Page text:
Know Your Enemy: What the Cold War Did to Liberalism, with Samuel Moyn

Know Your Enemy: What the Cold War Did to Liberalism, with Samuel Moyn

Samuel Moyn returns to the podcast to discuss his new book Liberalism Against Itself: Cold War Intellectuals and the Making of Our Times.

An undated photo of Lionel Trilling (Bettman/Getty Images)

Know Your Enemy is a podcast about the American right co-hosted by Matthew Sitman and Sam Adler-Bell. Read more about it here. You can subscribe to, rate, and review the show on Apple Podcasts and Stitcher, and receive bonus content by supporting the podcast on Patreon.

In his provocative new book Liberalism Against Itself, historian Samuel Moyn revisits the work of five key Cold War thinkers—Judith Shklar, Isaiah Berlin, Karl Popper, Gertrude Himmelfarb, and Lionel Trilling—to explain the deformation of liberalism in the middle of the twentieth century, a time when, in his telling, liberals abandoned their commitment to progress, the Enlightenment, and grand dreams of emancipation and instead embraced fatalism, pessimism, and a narrow conception of freedom. For Moyn, the liberalism that emerged from the Cold War is, lamentably, still with us—a culprit in the rise of Donald Trump, and a barrier to offering a compelling alternative to him.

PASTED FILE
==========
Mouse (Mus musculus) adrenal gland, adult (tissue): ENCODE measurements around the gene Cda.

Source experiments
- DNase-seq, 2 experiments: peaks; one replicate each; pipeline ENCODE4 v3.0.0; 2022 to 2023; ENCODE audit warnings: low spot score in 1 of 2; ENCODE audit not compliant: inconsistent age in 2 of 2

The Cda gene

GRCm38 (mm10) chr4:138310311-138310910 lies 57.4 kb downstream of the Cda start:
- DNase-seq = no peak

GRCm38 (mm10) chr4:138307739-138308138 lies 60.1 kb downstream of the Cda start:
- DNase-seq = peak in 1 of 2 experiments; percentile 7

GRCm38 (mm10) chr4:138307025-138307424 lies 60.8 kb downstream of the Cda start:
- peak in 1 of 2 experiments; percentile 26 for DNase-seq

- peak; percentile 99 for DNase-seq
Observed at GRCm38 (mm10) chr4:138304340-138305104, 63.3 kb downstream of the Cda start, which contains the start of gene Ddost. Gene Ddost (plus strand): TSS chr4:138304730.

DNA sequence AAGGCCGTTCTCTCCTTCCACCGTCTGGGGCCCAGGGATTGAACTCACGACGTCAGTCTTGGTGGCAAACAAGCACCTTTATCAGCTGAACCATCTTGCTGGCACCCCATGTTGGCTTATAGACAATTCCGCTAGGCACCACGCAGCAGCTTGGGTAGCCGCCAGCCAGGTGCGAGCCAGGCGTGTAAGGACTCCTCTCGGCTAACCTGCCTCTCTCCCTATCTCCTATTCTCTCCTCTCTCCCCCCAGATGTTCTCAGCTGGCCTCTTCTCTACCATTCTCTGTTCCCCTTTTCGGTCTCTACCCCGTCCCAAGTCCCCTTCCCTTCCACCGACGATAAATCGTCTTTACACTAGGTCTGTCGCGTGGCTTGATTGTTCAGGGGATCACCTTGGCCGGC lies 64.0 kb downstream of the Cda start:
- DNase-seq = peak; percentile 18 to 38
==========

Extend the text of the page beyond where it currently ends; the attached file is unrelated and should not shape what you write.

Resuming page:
Sources and further reading:

Samuel Moyn, Liberalism Against Itself: Cold War Intellectuals and the Making of Our Times (2023)

Judith Shklar, After Utopia: The Decline of Political Faith (1957)

Lionel Trilling, The Middle of the Journey (1947)

Lionel Trilling, The Liberal Imagination (1950)

Matthew Sitman, How to Read Reinhold Niebuhr, After 9-11, Society (2012)

 

…and don’t forget to subscribe to Know Your Enemy on Patreon for access to all of our bonus episodes!